|Photos||Video & Audio||Blogs||Statistics||Archive||Shop||Mobile|
June 25, 2012
Dilawar Mani, the chief executive of the Emirates Cricket Board (ECB), has completed his three-year tenure and has said he will not pursue a new term in office. Mani, however, will continue in the role until the board of directors finds a successor.
"Constitutionally, the term for the CEO is three years and that was up, so I have asked not to be nominated again," Mani told ESPNcricinfo. "Three years is enough, and there is a need to set a precedent to leave once [you have] served your term and let somebody else work.
"The board is well aware about my decision and the ECB chairman [Sheikh Nahyan bin Mubarak Al Nahyan] has respected my decision. I am sure I am leaving the ECB in the best shape and have given the team the best momentum. The process is open to find my successor and once it is done I will move out after handing over the charge."
Mani helped make the UAE an off-shore home venue for Pakistan, who have not hosted international cricket since the attack on the Sri Lankan team in March 2009. The UAE could host the upcoming series between Pakistan and Australia and Mani said his leaving office would not affect the process.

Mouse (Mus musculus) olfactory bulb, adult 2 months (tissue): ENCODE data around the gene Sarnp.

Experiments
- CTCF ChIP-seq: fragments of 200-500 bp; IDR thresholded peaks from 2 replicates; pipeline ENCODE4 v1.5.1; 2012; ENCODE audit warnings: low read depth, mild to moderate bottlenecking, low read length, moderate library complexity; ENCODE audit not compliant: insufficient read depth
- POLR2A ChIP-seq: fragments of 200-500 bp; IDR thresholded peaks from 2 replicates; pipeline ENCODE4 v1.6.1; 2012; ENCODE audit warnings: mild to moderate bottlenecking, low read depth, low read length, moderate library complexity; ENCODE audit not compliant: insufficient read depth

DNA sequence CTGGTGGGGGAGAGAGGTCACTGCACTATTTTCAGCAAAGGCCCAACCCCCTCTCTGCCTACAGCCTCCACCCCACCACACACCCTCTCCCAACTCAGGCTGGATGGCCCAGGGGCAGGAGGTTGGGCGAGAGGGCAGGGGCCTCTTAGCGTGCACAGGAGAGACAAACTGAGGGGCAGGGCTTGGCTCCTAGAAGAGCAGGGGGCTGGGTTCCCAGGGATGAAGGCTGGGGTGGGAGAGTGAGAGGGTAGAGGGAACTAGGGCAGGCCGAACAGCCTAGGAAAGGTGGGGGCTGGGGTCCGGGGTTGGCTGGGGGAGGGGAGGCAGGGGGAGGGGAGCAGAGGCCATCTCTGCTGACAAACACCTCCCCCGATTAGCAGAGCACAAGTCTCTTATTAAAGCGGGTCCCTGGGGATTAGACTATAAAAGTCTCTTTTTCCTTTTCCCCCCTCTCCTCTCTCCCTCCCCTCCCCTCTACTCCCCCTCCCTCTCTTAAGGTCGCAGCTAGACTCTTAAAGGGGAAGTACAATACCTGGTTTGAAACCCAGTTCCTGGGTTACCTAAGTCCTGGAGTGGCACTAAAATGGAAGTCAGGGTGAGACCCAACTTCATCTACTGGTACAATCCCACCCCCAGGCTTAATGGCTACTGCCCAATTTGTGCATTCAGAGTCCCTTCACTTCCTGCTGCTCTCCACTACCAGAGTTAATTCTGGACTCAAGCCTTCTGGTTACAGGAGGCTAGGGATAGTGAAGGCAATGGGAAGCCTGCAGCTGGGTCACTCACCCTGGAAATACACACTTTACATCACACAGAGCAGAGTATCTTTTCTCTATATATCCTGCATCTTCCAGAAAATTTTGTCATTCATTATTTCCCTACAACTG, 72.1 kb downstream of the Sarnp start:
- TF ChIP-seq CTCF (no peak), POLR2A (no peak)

"I had a meeting with the PCB official and everything will move on as it is with no impact on the on-going negotiation," Mani said. "I am happy at what I have done so far, being in the set up for the last six years, [but] now I want to move on."
The ICC approved a six-match Twenty20 series between Pakistan and Australia in UAE, which will be the longest bilateral T20 series, if it goes ahead. "ODI games aren't feasible in [the] heat [so] it's good that [the] ICC has approved the request of six T20Is by PCB," Mani said.
In January 2005, Shane Watson made his Test debut. What does he have to show for a decade in the game?
Australia's new captain admirably turned things around for his side in Brisbane, leading in more departments than one
As ever, the West Indies board has taken the short-term view and removed supposedly troublesome players instead of recognising its own incompetence
In the semi-final against Sri Lanka in 2003, Adam Gilchrist walked back to the pavilion despite being given not out by the on-field umpire
Three Australia players made half-centuries on day one at the MCG; for each of them, the innings' meant different things
A look at some of cricket's most memorable strokes - and their makers
To consider banning it in the wake of Phillip Hughes' death may be knee-jerk, but to refuse to consider the pros and cons of a ban is unwise